The study has received the approval of the Faculty of Medicine Cairo University, Cairo, Egypt, on 15 August 2018. Informed consent was obtained from all individual participants included in the study.

Consent for publication

Not applicable

Competing interests

The authors declare that they have no competing interests.

Additional information

Publisher’s Note

Springer Nature remains neutral with regard to jurisdictional claims in published maps and institutional affiliations.

Supplementary Information

43054_2022_143_MOESM1_ESM.docx

Additional file 1.

Rights and permissions

Open Access This article is licensed under a Creative Commons Attribution 4.0 International License, which permits use, sharing, adaptation, distribution and reproduction in any medium or format, as long as you give appropriate credit to the original author(s) and the source, provide a link to the Creative Commons licence, and indicate if changes were made. The images or other third party material in this article are included in the article's Creative Commons licence, unless indicated otherwise in a credit line to the material. If material is not included in the article's Creative Commons licence and your intended use is not permitted by statutory regulation or exceeds the permitted use, you will need to obtain permission directly from the copyright holder. To view a copy of this licence, visit http://creativecommons.org/licenses/by/4.0/.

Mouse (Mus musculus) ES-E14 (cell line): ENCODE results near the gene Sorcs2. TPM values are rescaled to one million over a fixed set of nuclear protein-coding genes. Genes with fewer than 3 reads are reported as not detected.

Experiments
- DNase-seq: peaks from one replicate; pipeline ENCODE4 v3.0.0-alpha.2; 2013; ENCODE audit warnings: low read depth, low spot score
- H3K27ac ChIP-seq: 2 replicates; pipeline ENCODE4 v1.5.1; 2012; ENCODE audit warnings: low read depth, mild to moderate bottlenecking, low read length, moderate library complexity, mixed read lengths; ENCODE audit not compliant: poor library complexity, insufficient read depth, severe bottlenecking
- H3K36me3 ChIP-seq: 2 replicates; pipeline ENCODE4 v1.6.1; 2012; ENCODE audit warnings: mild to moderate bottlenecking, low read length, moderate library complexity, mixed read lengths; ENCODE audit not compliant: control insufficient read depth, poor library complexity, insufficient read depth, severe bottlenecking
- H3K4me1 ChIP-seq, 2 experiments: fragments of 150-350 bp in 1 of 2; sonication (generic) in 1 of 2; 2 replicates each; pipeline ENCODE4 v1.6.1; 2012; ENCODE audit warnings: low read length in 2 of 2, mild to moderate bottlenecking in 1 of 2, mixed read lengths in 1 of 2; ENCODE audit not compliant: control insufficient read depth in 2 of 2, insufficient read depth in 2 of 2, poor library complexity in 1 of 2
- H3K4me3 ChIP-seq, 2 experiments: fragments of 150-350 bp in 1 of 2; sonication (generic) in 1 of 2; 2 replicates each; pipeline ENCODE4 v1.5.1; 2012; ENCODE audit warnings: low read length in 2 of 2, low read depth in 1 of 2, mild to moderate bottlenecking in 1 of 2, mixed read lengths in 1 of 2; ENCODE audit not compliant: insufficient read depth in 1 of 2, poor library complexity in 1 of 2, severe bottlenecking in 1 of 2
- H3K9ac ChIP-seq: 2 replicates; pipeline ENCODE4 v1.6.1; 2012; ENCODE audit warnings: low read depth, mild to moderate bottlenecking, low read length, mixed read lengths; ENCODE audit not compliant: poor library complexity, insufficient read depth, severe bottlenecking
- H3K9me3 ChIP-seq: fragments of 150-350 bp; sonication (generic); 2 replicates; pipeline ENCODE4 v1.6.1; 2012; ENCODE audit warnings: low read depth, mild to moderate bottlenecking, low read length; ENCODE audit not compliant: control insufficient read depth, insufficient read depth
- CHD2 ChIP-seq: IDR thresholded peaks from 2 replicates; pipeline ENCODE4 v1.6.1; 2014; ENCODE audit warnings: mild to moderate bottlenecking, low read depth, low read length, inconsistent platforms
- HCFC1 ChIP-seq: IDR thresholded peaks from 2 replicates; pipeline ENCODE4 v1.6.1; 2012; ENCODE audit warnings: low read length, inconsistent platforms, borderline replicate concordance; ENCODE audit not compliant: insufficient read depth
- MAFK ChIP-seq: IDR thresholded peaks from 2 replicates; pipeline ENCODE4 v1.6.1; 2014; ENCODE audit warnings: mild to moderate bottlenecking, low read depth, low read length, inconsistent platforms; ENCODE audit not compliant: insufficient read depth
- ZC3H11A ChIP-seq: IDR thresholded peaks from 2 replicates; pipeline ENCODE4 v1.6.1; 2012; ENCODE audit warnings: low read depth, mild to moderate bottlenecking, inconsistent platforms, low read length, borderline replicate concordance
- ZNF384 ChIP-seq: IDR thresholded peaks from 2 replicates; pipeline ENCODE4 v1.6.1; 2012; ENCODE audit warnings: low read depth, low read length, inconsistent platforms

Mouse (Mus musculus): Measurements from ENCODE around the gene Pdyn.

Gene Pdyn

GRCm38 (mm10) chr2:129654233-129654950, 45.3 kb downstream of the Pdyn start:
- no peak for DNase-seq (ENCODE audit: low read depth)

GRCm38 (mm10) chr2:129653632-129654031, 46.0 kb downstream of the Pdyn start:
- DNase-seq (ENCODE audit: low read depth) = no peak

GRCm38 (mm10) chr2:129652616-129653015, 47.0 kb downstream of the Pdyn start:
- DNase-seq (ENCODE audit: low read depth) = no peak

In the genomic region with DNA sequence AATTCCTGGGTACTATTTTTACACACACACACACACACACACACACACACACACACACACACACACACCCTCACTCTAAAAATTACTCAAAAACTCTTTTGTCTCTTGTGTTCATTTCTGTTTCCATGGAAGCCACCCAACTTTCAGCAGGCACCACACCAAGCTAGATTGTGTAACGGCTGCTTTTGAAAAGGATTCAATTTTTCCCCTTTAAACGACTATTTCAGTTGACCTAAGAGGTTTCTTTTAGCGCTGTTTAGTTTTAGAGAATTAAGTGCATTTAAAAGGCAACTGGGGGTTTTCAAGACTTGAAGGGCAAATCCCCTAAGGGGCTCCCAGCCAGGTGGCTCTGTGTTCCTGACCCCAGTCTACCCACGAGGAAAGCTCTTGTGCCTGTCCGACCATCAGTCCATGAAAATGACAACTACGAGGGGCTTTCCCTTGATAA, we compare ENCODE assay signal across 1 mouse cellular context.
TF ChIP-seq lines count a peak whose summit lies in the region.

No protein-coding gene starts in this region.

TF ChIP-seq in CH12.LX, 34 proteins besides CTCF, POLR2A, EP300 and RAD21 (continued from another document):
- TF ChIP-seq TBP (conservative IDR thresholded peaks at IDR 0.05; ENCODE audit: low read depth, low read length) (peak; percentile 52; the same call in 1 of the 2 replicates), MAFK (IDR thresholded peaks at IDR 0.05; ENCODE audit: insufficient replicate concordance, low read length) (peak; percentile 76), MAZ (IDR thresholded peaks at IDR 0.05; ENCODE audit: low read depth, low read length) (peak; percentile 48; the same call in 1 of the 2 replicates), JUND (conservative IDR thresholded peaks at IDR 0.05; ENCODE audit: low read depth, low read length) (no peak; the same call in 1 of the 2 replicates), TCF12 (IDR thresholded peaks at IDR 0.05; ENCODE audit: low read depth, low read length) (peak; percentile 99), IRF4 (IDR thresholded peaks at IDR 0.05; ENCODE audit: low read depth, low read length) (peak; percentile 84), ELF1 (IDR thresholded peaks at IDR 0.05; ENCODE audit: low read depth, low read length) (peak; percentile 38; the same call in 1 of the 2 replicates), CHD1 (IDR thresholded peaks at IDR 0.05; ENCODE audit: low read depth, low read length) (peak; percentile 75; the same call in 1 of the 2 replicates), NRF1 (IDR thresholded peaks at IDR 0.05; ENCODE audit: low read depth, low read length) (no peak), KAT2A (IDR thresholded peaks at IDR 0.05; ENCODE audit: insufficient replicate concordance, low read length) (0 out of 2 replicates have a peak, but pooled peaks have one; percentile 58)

Reprints and Permissions

About this article

Verify currency and authenticity via CrossMark

Cite this article

Nassim, M.S., Mahmoud, M.A., Abu Shady, H. et al. Assessment of disease knowledge gaps among beta thalassemia major patients and their caregivers. Egypt Pediatric Association Gaz 70, 49 (2022). https://doi.org/10.1186/s43054-022-00143-w

Download citation

  • Received:

  • Accepted:

  • Published:

  • DOI: https://doi.org/10.1186/s43054-022-00143-w

Keywords

  • Thalassemia major
  • Knowledge
  • Questionnaire
  • Caregivers